Enema Administration

Also known as: enema administration.

What is enema administration?

An enema is liquid medicine delivered into the anus and rectum to relieve constipation and help with colon cleansing, among other medical uses. Enema administration is the manner in which an enema is delivered to the body.

What happens during the procedure?

Enemas can be administered in a medical office or at home. The enema consists of a bag of liquid, connected to a tube that delivers the liquid directly to the rectum. The patient should like naked in a bathtub on their side. The end of the tube is lubricated and inserted into the rectum. Then the bag of liquid is emptied into the rectum. You should feel the urge to immediately use the bathroom.

Is any special preparation needed?

You should urinate before performing an enema. It’s also a good idea to put towels down between the bathtub and the toilet to catch any potential leakage.

What are the risk factors?

Bleeding, infection, irritation or damage to surrounding tissues are all potential risks of enema administration.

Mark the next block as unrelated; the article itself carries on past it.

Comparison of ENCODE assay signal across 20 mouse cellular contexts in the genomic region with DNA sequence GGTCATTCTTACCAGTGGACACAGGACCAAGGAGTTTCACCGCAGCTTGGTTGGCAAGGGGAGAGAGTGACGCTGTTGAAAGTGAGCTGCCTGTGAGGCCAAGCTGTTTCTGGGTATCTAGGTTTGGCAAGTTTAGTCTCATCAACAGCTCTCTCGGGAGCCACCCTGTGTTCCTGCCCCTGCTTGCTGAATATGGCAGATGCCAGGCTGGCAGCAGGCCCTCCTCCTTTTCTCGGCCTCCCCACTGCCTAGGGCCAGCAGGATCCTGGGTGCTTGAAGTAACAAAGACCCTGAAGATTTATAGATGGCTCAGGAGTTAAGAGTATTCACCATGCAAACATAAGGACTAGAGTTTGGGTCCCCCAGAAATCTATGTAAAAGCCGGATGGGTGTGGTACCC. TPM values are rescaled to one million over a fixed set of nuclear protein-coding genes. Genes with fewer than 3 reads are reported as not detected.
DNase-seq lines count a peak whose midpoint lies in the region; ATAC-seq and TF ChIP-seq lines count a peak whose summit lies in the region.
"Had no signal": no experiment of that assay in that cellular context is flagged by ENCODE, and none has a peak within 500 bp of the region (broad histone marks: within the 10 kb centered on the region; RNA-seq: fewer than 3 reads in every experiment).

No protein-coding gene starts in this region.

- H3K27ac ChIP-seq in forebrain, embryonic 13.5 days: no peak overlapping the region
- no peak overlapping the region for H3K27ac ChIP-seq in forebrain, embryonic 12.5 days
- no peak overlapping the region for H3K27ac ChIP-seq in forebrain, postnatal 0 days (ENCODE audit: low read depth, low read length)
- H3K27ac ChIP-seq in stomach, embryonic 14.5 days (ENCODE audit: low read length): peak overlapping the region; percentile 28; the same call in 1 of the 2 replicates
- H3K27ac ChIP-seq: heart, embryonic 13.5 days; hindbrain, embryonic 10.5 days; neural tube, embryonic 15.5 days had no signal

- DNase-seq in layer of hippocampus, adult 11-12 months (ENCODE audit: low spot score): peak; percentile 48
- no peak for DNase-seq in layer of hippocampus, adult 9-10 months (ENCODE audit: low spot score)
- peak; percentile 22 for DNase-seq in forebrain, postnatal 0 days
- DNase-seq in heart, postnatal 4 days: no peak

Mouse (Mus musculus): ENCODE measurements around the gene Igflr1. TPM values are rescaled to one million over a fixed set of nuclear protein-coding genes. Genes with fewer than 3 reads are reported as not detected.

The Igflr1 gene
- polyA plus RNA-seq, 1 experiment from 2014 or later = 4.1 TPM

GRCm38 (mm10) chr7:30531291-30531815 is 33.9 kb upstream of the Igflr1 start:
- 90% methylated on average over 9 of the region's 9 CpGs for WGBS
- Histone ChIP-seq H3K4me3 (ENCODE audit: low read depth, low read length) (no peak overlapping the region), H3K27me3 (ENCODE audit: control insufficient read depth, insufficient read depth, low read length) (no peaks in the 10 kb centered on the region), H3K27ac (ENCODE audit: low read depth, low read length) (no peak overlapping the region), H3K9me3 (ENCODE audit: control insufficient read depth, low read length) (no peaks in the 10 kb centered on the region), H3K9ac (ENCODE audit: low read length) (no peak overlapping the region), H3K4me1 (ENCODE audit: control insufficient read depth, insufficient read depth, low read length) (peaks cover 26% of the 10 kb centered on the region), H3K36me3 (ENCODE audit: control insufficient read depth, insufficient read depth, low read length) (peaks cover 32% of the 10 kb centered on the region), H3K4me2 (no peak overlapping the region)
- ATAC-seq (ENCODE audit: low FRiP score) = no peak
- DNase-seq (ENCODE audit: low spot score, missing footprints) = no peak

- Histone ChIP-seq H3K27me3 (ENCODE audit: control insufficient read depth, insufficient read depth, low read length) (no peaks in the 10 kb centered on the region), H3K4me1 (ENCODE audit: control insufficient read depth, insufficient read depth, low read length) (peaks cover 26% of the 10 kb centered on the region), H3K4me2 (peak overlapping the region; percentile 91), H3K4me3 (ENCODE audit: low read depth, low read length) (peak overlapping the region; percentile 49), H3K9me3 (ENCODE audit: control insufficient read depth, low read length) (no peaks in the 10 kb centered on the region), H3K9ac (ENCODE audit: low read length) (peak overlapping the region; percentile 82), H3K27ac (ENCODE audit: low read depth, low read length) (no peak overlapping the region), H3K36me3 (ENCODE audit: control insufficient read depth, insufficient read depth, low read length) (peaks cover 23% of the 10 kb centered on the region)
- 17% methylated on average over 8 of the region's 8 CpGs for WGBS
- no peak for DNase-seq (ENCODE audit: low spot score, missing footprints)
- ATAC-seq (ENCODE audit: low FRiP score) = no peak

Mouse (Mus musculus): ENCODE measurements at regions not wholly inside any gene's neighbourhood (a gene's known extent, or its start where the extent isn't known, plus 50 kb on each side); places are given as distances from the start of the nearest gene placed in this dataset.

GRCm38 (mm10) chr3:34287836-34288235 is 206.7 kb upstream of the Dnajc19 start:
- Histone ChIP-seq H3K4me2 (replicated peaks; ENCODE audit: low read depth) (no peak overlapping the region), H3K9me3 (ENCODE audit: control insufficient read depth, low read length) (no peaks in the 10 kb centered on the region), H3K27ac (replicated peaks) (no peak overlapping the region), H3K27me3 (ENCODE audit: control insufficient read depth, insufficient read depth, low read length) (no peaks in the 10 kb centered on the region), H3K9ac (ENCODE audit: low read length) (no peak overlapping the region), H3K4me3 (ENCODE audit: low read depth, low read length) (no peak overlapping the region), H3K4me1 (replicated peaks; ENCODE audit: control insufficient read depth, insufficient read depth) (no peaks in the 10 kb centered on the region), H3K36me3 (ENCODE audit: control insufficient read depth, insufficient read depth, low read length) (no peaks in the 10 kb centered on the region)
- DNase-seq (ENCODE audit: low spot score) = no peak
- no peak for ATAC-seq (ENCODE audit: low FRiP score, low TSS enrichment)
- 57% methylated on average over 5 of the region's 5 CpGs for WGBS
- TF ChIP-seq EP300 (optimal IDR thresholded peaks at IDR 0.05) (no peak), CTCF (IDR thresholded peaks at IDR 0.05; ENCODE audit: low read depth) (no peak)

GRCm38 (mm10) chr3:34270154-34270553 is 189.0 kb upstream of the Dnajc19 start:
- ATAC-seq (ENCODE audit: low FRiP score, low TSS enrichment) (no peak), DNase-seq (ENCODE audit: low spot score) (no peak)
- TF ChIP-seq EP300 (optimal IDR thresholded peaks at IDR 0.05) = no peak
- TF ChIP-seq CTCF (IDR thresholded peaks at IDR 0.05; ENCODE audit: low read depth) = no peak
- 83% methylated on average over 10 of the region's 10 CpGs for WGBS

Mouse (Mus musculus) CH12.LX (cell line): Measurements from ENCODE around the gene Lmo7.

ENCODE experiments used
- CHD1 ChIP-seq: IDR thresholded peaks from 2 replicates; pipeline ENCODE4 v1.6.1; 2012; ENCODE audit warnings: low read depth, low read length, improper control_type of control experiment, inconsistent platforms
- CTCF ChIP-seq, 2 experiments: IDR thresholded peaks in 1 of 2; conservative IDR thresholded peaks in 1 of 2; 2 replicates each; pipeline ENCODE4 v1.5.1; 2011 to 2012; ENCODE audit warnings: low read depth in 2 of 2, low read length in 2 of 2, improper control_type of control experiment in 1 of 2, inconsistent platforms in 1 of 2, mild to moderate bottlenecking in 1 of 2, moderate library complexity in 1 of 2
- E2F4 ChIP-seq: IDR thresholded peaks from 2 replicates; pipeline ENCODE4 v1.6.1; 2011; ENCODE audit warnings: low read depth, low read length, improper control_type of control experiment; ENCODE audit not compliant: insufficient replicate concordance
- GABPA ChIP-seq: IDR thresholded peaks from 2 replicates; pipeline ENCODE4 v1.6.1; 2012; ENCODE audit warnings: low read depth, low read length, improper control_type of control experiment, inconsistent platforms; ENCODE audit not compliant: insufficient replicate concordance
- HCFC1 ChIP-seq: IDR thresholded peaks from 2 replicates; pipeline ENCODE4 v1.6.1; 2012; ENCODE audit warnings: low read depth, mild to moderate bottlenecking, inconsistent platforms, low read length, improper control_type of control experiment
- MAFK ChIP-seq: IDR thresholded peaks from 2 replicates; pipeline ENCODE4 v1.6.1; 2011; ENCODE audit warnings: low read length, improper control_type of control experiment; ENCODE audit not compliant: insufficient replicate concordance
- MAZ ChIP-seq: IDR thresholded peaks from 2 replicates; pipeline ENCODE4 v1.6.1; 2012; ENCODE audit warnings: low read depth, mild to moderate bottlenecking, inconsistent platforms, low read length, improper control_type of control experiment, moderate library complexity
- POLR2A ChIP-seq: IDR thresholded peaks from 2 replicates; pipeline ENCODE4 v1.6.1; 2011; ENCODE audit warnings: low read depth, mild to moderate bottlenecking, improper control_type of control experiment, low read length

Reviewed by: Carrie Firestone Baum, MD

This page was last updated on: 6/18/2018 9:21:20 AM

From the Newsdesk

Nicklaus Children's Expands Pediatric Gastroenterology Services
The Section of Pediatric Gastroenterology at Nicklaus Children's is growing to better meet the needs of our community, we have opened a new office on the hospital's main campus!
Meet Doctor John M. Peters - Pediatric Gastroenterologist
Dr. Peters is employed by Pediatric Specialists of America (PSA), the physician-led group practice of Miami Children’s Health System. He sees patients at the Nicklaus Children's Palm Beach Gardens Outpatient Center and is the PSA Northern Regional Chief, Section of Gastroenterology.